Addiction in Sport
Drug use in NHL players increasing
The NHL returned to play on August 1st with two hub cities – Edmonton and Toronto – hosting games leading to the Stanley Cup playoffs. The ice hockey league’s resumption has led hockey fans to celebrate some exciting action with games coming fast and furious. Hockey’s physical, fast play has made millions of fans around the globe. However, it is that same physical, fast play that has led some players to use drugs.
A history of drug and alcohol abuse
In 2015, NHL players made headlines for all the wrong reasons. Former Los Angeles Kings players Jarrett Stoll and Mike Richards were arrested in two unrelated cases for drug possession. In Richards’ case, he was arrested for possession of oxycodone at the Canadian border, the Kings simply terminated his contract rather than sending him to rehab in California to get the help he needed.
It isn’t just drug addiction that has swept the NHL. That same year, then-Minnesota Wild assistant coach Darryl Sydor was arrested for drunk driving after being pulled over. Sydor had three times the legal limit of alcohol in his body.
Jordin Tootoo was another NHL star to go into rehab. The defenseman’s alcohol problem was sorted thanks to The Canyon, one of the top centers for rehab in California. After attending rehab in California, Tootoo gained a three-year contract worth $5.7 million to continue his career in 2012.
In 2020, Bobby Ryan also found redemption after undergoing rehab. He scored a hat-trick upon his return for the Ottawa Senators following a three-month stint in rehab. Not all players in the NHL are a lucky as Tootoo and Ryan.
Cocaine: The hockey drug of choice
Drug and alcohol addiction have not ended amongst NHL players. In fact, according to an article from the Atlantic it is on the rise once more. Post-game partying is a near nightly occurrence. It is claimed that cocaine is the drugs of choice for the after-game parties. Another popular drug that is abused is Molly (MDMA).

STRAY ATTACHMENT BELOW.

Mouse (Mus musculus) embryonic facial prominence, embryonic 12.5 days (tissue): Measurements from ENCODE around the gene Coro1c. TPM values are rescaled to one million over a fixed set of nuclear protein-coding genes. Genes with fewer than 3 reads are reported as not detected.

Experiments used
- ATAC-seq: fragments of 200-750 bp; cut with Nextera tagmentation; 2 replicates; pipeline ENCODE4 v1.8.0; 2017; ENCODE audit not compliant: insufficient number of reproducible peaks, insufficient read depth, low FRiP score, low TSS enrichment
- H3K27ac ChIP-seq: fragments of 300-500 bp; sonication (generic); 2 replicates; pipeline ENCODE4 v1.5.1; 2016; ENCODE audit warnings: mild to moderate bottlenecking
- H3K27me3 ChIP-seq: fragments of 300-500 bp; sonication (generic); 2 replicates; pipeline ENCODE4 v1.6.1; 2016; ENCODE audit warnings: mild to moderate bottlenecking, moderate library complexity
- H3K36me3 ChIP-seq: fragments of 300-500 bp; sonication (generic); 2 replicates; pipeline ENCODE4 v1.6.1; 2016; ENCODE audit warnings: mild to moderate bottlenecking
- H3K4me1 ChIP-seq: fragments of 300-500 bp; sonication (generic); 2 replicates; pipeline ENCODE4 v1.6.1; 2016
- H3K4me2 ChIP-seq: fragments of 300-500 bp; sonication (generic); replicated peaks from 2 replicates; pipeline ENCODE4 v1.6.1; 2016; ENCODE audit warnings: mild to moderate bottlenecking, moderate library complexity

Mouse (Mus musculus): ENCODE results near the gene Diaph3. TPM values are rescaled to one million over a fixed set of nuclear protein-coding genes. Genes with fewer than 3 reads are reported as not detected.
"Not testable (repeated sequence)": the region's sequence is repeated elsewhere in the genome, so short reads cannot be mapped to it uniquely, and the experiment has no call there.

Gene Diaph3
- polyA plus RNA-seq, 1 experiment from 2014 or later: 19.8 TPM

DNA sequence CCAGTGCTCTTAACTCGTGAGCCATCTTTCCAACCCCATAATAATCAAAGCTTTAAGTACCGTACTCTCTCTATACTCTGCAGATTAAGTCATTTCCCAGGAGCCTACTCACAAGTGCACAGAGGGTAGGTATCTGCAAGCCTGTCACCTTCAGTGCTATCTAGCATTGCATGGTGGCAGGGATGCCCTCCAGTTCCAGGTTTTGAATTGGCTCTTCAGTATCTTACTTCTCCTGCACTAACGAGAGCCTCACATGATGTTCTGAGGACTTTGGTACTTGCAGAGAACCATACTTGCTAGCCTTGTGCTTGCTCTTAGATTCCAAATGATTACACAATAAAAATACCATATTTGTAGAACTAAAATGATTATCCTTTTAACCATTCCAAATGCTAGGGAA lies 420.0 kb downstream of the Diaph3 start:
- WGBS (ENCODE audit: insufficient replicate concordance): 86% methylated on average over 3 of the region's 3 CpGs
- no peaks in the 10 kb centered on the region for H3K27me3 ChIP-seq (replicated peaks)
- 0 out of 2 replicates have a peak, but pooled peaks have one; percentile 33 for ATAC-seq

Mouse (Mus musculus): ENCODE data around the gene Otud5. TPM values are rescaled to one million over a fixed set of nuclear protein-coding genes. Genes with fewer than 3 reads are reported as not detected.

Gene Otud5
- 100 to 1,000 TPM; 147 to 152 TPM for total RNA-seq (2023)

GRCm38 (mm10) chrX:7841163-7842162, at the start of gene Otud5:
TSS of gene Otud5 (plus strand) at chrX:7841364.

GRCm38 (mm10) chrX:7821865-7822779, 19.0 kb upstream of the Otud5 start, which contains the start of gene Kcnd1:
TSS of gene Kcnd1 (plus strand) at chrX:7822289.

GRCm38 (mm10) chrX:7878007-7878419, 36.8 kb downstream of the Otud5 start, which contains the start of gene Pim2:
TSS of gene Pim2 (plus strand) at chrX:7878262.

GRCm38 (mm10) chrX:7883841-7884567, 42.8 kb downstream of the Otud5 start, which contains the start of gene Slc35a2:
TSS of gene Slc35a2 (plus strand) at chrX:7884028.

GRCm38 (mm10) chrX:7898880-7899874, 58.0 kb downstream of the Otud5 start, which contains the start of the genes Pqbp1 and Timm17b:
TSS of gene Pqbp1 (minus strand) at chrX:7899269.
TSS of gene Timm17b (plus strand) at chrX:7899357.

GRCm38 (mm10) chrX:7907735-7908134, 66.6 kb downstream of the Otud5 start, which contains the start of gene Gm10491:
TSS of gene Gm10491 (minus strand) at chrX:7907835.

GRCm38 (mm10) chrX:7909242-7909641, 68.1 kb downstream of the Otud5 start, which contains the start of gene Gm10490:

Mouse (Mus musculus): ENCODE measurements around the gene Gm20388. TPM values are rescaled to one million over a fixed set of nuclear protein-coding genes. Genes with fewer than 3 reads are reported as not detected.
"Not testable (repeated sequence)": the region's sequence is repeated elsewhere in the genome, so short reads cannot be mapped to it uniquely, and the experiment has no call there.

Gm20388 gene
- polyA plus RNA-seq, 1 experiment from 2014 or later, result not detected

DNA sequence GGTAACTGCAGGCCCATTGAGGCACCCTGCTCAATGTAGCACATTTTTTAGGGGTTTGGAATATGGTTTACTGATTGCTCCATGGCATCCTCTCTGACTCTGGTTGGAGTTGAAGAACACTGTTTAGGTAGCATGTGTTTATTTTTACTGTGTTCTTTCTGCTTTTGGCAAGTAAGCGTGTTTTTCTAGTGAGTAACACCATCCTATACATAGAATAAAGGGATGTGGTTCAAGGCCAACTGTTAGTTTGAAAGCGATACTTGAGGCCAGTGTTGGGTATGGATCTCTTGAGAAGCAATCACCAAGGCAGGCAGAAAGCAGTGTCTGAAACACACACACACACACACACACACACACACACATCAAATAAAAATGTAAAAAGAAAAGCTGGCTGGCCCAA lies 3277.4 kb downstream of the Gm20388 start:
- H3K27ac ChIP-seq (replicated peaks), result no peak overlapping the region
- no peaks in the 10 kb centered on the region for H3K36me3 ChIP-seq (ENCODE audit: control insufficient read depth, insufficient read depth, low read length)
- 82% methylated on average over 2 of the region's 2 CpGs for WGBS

Washington Capitals player Evgeny Kuznetsov is one player to be punished for his party lifestyle. The International Ice Hockey Federation suspended him for four years after testing positive for cocaine at the 2018 World Championships. Kuznetsov’s punishment was handed down by the IIHF rather than the NHL leading to criticism of the North American league’s drug policy.
There has been a call for the NHL to expand its substance abuse policy. According to sources, the NHL puts a lot of its focus on stopping players from using performance enhancing drugs but is very soft on drugs and alcohol.
A soft stance on drugs
Following Kuznetsov’s ban by the IIHF, the NHL released a statement stating, “cocaine is not considered a performance enhancing drug and is therefore not a Prohibited Substance under the NHL/NHLPA Performance Enhancing Substances Program”. The statement released by the NHL shows that cocaine isn’t seen as a dangerous drug to the league’s nor players’ well-being.
Cocaine has been a long-term issue for the hockey league. It seems that regardless of players going to rehab that cocaine is becoming a larger problem in the NHL.
For now, substance misuse remains a problem in hockey – along with other high-profile sports – with individuals who hit rock bottom often the ones seeking help. Specialist rehab in California such as Passages focus on helping athletes end their addiction issues. Tootoo and Ryan are two examples of players to seek out help to return to the ice and be better off for it.